Trying to find a real skincare routine while battling PCOS can feel overwhelming, since the symptoms are widespread and acne breakouts seem to come with a fresh batch every other day. Covering up breakouts can help disguise them, but finding the best treatments can help a whole lot in making you feel better about yourself and fixing the issue.
PCOS (Polycystic ovarian syndrome), is a hormonal disorder that affects a good number of things in your body. The name clues you in on what’s going on: poly, meaning many, and cysts, small, liquid-filled sacs inside a woman’s ovary. As a result of the cysts and hormonal imbalance, people with ovaries might struggle with egg development or its release.
From a hormonal point of view, PCOS causes an overproduction of androgens, a hormone found in large numbers in people with testes and in smaller numbers in people with ovaries. This means that the imbalance could lead to irregular or absent periods and painful cramps.
How PCOS Affects Skin
For skin, excess androgens as a result of PCOS can lead to unwanted acne, oily skin, excess hair on the face and dark patches.
Sometimes, hair growth is inward, leading to bumps in the skin, hiding what appears to be a zit but is actually hair failing to grow outward.
Breakouts are common for almost everyone, but the type and placement is a key indicator of hormonal acne.
If you’re suffering from PCOS, you’ll likely find breakouts along the bottom of your face: along the jaw, chin and neck. The zits are made up of cysts (fluid-filled pimples) and nodules (red, inflamed skin). Some nodules can be flat and not bumpy, but still be sensitive and inflamed.
People with PCOS could also suffer from acanthosis nigricans: dark patches in the neck, underarms and groin which need to be treated with either OTC medication or prescription-strength ones. It’s usually a mark on insulin resistance, so see a doctor if you notice this on your skin.
PCOS Skincare Tips
When it comes to PCOS, a hormonal imbalance is the root cause to be treated. Things like exercise, eating anti-inflammatory foods and possibly taking medication to help regulate your hormones would be helpful to not just skin concerns but any other symptom.
Using certain products can help in mitigating the effects of PCOS on your skin. But if you’re not seeing results, see a specialist to treat your PCOS from the inside.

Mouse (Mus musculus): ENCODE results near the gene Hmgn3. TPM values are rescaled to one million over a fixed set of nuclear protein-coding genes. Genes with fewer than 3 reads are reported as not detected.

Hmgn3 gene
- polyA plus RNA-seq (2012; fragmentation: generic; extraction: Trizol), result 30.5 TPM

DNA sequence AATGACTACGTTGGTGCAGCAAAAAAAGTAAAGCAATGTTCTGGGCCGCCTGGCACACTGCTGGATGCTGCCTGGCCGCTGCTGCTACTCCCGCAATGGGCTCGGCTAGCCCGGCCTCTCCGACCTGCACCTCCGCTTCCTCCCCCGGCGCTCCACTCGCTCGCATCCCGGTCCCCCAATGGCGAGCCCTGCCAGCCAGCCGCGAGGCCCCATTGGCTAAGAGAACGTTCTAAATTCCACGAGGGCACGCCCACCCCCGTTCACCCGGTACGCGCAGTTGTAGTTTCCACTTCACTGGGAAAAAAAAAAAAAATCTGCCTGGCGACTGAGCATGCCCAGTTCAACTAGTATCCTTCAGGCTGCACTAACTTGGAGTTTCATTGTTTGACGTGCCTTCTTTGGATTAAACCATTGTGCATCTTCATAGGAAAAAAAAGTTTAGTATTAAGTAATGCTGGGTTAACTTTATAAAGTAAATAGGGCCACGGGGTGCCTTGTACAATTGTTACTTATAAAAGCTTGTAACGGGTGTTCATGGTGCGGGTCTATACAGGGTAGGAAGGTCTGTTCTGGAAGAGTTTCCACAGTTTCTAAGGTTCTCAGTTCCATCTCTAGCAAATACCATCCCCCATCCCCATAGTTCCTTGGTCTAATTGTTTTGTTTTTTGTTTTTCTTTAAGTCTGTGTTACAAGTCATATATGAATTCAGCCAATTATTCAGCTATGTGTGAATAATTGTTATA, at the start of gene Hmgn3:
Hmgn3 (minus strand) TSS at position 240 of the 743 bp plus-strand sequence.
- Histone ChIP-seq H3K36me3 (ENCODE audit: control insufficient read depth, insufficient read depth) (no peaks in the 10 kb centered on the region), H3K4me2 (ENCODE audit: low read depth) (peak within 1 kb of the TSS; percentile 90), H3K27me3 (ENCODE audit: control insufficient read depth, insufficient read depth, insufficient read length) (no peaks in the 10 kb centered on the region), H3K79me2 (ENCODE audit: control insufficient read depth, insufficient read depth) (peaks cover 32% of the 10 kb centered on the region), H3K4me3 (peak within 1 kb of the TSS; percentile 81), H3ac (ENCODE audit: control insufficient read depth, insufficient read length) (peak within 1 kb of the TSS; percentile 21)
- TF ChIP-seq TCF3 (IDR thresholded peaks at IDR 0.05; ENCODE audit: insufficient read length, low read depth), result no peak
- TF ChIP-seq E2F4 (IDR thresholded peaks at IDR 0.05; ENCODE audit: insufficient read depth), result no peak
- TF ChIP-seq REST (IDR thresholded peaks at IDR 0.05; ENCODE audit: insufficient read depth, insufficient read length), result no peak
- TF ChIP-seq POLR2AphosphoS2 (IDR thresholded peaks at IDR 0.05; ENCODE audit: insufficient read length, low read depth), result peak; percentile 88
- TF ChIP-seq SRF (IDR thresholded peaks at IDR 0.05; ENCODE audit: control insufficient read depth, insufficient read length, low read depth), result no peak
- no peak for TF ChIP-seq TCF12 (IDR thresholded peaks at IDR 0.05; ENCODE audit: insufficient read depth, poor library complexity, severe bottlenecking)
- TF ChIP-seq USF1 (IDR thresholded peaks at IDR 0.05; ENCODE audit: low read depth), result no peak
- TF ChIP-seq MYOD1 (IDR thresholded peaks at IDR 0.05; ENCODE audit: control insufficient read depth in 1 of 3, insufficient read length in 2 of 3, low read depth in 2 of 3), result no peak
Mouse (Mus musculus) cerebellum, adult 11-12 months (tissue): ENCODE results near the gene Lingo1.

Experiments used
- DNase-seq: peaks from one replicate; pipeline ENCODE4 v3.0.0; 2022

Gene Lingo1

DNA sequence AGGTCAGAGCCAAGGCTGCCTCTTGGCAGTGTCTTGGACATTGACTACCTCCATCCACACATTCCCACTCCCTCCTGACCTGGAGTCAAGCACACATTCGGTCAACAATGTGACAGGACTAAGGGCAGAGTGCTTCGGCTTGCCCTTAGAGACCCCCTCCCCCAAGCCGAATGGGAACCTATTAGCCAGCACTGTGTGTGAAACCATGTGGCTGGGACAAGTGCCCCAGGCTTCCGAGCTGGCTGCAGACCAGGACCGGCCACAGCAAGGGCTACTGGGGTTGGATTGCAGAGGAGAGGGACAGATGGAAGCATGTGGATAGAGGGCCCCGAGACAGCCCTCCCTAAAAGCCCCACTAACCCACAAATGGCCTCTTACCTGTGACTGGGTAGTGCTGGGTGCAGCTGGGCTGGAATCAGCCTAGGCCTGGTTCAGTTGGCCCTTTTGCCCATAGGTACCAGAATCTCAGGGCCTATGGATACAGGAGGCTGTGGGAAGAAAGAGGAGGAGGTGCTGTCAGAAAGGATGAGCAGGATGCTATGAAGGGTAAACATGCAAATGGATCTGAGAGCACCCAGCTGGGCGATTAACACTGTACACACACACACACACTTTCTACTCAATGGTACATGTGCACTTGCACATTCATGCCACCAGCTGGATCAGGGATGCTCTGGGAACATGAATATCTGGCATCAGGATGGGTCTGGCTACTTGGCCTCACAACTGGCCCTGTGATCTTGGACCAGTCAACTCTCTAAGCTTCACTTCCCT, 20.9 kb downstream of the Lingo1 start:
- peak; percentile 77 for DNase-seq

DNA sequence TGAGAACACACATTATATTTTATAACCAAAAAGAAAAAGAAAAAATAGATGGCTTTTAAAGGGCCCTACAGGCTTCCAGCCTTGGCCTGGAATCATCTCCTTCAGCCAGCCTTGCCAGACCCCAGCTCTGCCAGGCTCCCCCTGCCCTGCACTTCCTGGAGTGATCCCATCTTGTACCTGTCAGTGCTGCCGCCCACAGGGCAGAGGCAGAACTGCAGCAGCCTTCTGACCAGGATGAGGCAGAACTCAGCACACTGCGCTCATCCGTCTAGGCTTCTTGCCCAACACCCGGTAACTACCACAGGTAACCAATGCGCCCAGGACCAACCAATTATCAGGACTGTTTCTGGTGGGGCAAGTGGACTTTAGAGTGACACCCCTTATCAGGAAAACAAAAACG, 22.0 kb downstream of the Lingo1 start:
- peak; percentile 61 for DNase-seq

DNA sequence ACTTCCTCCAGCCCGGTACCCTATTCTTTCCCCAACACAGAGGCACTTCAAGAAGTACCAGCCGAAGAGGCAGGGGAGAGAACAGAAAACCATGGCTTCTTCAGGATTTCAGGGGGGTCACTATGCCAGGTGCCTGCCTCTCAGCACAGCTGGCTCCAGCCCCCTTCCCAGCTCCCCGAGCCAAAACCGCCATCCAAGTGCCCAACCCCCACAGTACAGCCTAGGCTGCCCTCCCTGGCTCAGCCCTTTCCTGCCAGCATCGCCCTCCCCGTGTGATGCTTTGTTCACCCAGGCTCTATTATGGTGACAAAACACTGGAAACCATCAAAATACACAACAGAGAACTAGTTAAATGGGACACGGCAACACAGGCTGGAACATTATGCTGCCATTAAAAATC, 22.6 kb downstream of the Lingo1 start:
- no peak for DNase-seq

Try a face wash in the morning and evening that contains benzoyl peroxide, which targets surface bacteria. Another active ingredient to look out for is salicylic acid, which dissolves dead skin cells and prevents clogged pores.
Next, look for a serum that contains azelaic acid, an ingredient that occurs naturally in wheat, rye and barley. It’s been shown to improve acne, rosacea and pigmentation. Another ace ingredient for a serum is a retinoid. Aside from its anti-ageing boons, the vitamin A-derived chemical boost your skin’s collagen production and softens rough patches.
For lotions, pick one that’s not too thick for your skin. People with PCOS can often have oily skin, so make sure the consistency of your moisturiser feels good on your skin and not one that’ll make you sweat or feel thick and uncomfortable.
If you’re using these ingredients in your skincare routine but aren’t seeing results, see a dermatologist. You may be using too much product, exfoliating too much or need higher strength products. Alternatively, you may need to treat the hormone imbalance itself to really mitigate the effects on your skin.
For Facial Hair
If your facial hair is bothering you, you could opt to remove them using a variety of methods like waxing, threading or plucking the hairs. Laser removal is also an option. If you choose to remove hair by shaving or waxing, keep in mind that good exfoliation is important in minimising ingrown hairs.
To prevent hair from growing at all, you could look at hormonal medication or another treatment with your doctor.